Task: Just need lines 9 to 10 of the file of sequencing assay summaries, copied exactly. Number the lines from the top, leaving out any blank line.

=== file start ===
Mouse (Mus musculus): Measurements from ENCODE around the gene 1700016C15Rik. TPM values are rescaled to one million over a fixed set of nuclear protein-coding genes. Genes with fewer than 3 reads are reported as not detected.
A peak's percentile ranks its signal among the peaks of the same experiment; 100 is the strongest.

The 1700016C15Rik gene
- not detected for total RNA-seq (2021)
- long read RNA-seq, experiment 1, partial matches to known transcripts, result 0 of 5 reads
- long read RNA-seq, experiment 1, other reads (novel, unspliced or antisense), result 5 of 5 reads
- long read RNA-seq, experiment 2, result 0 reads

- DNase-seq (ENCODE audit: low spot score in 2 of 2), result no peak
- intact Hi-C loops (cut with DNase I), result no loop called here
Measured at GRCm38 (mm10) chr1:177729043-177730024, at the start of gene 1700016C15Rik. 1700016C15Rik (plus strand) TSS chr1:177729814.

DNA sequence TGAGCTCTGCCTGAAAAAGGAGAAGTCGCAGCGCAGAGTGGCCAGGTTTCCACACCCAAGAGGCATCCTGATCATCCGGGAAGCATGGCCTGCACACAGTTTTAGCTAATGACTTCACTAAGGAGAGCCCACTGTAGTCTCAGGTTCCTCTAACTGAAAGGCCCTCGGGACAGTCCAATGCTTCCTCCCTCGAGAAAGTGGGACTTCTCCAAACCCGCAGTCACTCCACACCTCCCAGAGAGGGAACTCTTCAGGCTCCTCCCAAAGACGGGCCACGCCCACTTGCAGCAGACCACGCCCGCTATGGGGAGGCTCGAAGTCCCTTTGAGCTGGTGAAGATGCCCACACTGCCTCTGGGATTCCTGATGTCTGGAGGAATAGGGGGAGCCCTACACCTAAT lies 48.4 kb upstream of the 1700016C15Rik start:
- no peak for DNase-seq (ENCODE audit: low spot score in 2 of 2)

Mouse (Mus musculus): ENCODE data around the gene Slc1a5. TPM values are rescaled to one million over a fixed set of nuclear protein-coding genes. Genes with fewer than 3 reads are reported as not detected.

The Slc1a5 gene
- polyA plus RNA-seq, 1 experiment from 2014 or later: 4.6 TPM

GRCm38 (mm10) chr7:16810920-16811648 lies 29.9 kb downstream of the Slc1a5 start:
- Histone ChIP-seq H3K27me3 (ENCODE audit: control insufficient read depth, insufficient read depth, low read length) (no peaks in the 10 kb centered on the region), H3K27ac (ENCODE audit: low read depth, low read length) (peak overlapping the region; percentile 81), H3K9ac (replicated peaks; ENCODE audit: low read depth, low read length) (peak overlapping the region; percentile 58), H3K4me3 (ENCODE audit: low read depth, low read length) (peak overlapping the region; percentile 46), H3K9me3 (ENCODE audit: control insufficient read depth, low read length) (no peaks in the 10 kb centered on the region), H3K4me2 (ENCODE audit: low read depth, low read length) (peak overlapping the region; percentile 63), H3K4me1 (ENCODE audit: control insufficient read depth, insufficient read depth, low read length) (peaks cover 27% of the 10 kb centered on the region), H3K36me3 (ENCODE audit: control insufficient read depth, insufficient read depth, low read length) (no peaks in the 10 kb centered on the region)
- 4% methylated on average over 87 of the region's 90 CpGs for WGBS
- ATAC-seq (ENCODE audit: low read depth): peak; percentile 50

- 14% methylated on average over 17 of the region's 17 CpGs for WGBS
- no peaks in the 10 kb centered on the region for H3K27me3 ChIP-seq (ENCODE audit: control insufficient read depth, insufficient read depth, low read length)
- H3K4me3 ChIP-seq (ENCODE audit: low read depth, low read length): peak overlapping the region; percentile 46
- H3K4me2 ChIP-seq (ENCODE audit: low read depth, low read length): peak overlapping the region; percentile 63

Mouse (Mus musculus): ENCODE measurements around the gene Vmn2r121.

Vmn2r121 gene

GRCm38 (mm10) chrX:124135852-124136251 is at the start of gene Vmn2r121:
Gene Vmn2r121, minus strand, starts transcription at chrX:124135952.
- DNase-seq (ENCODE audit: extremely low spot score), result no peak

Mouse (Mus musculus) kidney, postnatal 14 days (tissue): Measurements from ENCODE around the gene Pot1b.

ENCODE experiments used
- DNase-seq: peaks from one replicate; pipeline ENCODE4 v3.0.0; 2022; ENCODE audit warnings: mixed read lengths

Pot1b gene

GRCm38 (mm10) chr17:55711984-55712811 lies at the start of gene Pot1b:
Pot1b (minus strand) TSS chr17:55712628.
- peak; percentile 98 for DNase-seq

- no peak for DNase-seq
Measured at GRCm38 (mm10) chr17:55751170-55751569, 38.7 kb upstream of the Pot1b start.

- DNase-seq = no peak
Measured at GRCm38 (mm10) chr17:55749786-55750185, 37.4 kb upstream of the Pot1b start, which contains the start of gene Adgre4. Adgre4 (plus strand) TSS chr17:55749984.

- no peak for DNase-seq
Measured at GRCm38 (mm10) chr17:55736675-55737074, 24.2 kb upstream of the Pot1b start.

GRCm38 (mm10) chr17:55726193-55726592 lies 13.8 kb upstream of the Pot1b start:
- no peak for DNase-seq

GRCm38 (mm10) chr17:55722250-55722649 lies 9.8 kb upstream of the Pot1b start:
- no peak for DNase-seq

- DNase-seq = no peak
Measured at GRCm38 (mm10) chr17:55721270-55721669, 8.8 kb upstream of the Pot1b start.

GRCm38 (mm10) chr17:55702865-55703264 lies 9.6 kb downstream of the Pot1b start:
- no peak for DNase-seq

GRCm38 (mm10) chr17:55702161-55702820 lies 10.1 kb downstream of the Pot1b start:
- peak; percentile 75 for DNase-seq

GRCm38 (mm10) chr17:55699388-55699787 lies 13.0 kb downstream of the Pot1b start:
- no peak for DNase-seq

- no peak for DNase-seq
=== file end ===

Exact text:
- intact Hi-C loops (cut with DNase I), result no loop called here
Measured at GRCm38 (mm10) chr1:177729043-177730024, at the start of gene 1700016C15Rik. 1700016C15Rik (plus strand) TSS chr1:177729814.